I could spend this article picking apart or promoting Pinker’s Conceptual Semantics, but what’s the point? There’s not enough room in a blog post to do either. So instead I’d like to devote this post to how much the field of linguistics needs a PR team.
The gap between linguists and the public is no more evident than in the crap people believe about language despite the truth linguistics has to offer them. More often than not, the public’s belief and the linguistic fact are polar opposites. They are so far apart that it inspired me to invent McVeigh’s Law, which states that the probability of an answer or explanation being true is directly proportional to how boring it is. This means that the most boring answer or explanation is usually the correct one (compare the etymology of fuck to what you probably heard about the king and his consent).
There is, of course, danger in getting the public very much involved with an academic field. It’s not that the public is dangerous to academia, it’s just that their general knowledge tends to muddy the scientific waters. For all the zeal and interest people may have in a particular academic field, there’s a point where they go from member of the public to professional in the field. The crossover usually requires a degree, which is all fine and good, but the Internet poses and interesting dilemma. With the ability of anyone to write anything about anything, professionals that attempt to educate the public in their field may find themselves with a new-found appreciation for Dr. Frankenstein (autism, anyone?).
I bring this up because there are competing theories in linguistics, theories that aim to explain the most basic principles of language. Scientific American may have been able to bring physics to the people, but physics come pre-packaged with an organized set of basic equations and principles. There may be debate on topics such as astrophysics, but no one is calling into question the equation that explains gravity. Linguists, on the other hand, can’t even agree on the purpose of language, let alone how or why it developed. <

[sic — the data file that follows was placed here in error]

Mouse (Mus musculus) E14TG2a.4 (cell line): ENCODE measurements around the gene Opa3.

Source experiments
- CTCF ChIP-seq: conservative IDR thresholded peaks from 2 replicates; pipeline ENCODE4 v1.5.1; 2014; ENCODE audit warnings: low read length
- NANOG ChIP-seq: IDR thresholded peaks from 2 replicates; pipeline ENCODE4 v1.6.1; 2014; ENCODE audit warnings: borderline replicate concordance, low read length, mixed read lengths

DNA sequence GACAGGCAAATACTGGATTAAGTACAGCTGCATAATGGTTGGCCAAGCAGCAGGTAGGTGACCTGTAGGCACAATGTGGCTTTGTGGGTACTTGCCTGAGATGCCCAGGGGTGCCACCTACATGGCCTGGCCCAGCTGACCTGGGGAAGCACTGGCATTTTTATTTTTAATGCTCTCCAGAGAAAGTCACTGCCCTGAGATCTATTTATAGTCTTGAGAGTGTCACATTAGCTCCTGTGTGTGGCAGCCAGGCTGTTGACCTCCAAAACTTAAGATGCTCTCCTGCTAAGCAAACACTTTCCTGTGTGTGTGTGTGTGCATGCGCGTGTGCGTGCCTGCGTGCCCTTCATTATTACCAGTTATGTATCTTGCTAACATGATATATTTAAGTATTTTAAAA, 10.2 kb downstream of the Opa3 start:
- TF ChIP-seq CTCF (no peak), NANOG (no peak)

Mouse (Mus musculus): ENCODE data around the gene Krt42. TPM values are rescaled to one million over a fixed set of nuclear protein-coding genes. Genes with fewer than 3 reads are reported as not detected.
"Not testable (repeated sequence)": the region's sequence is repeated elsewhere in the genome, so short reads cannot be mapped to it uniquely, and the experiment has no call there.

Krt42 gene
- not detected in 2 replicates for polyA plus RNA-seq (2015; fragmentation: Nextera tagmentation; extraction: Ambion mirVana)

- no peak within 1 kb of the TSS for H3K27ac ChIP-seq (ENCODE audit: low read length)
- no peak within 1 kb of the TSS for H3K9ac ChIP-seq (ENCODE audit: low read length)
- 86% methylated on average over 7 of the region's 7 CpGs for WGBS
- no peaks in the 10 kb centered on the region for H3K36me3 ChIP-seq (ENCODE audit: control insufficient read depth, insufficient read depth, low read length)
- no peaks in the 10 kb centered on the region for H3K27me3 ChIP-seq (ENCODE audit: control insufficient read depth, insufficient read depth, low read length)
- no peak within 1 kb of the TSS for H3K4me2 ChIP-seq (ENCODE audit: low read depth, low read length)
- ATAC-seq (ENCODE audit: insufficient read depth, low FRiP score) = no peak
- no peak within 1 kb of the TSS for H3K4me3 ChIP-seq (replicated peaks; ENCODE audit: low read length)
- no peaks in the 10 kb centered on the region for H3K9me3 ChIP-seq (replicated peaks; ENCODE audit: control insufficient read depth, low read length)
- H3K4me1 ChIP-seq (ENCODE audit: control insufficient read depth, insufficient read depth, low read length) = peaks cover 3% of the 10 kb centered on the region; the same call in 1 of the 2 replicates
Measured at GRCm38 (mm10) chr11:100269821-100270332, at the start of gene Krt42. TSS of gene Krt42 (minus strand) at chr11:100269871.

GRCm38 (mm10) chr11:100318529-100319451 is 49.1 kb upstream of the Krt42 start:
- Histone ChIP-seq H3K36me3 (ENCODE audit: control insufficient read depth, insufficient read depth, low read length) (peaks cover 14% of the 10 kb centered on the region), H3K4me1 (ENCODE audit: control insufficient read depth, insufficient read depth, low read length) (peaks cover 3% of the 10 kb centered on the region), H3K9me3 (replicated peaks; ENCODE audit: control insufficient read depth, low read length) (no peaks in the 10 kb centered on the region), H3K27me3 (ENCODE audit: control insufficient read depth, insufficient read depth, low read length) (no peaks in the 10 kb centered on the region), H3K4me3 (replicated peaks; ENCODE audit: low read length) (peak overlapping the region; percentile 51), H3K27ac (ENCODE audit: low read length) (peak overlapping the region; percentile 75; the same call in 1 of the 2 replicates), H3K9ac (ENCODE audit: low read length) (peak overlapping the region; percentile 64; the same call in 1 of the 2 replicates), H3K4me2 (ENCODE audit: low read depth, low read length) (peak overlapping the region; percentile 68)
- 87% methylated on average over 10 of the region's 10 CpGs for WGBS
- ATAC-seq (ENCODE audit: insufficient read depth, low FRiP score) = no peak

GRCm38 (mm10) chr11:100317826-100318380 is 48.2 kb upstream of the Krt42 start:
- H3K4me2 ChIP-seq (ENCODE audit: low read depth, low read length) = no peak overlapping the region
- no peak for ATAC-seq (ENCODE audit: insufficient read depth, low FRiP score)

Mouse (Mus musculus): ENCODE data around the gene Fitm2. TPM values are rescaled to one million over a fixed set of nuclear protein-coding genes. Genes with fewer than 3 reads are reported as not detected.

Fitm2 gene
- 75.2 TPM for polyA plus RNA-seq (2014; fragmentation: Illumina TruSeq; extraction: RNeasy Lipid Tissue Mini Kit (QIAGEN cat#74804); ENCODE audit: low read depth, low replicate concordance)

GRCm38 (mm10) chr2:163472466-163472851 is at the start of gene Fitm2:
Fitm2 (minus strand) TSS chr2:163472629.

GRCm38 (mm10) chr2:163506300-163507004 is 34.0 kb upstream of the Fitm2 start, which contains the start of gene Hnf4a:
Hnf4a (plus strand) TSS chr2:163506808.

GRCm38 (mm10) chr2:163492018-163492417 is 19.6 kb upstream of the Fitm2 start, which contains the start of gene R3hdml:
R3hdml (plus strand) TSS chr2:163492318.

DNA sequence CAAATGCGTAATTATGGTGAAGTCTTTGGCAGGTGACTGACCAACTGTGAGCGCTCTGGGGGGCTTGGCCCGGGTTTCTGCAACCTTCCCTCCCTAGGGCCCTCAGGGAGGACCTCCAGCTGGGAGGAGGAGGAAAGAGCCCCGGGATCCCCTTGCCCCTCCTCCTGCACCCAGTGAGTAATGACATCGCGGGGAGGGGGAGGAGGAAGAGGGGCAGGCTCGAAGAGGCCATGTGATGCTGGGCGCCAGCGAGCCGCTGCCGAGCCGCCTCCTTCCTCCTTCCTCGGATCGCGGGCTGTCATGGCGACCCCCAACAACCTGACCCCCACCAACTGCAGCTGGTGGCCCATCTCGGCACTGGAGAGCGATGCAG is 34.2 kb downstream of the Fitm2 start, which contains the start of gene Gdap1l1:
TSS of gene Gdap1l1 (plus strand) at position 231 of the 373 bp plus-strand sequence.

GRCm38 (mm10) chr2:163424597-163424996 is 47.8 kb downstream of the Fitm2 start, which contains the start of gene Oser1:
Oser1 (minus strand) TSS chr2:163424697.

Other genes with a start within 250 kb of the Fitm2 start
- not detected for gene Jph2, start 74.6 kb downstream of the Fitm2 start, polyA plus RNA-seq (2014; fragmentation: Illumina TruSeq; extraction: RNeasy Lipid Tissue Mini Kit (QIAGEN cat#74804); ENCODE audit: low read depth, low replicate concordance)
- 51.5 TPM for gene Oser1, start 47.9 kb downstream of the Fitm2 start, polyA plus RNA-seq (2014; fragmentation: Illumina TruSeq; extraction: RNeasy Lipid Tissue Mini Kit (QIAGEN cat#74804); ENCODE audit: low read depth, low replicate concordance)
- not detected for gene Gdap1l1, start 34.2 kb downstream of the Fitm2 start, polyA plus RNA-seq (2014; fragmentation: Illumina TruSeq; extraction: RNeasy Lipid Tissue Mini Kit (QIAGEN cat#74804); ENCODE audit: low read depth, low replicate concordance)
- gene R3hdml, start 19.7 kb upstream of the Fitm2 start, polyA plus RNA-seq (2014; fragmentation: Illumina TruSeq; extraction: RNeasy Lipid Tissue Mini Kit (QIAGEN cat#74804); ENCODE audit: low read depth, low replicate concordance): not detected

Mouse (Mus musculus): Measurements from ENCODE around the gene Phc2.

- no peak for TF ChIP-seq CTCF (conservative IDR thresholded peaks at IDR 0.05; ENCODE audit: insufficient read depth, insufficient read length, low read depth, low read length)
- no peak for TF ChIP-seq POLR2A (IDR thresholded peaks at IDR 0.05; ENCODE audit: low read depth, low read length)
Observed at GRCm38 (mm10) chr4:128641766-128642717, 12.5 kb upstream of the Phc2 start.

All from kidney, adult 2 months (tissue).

Before I get too far down the rabbit hole of science I don’t understand, I'll bring it back to Pinker because The Stuff of Thought is his attempt to explain the very nature of language and how it offers us a window into the human mind. It’s a noble goal and it places Pinker in the class of hip authors, who are trying to bring science to the masses. Fortunately, he isn’t a journalist tying a bunch of common sense ideas together and calling it revelatory. No, Pinker at least knows his stuff (even if his writing style is poor).
And if there is one thing that is good about Pinker’s The Stuff of Thought, it’s that it pulls linguistics away from philosophy and toward science. Linguistics has only recently undergone the change from armchair philosophic theories to actual, provable, and evidence based theories. The debate among linguists about the basic nature of language may always be a very philosophical debate, but Pinker aims to back up his theory with scientific research, unlike some linguists who develop explanations for language that by their very nature can never be proved and therefore allow the linguists to never be backed in a corner. They can just deny, deny, deny.
I enjoy the shift linguistics is making away from philosophy and abstractions. I imagine that if this trend continues, Pinker’s book will be viewed positively, even if his theories are later proven wrong because it was a step in the right direction. I think the first step for the Linguistics PR team should be to explain the basic debates surrounding the major theoretic fields, as well as to squash the old wives etymology tales (Best way to do that? Make everyone aware of McVeigh’s Law). Keep it simple, people. If the PR team is able to do that, I think they really can bring linguistics to the people in the way that Scientific American brought physics to the masses. Here’s hoping.
Up next: City of Thieves by David Benioff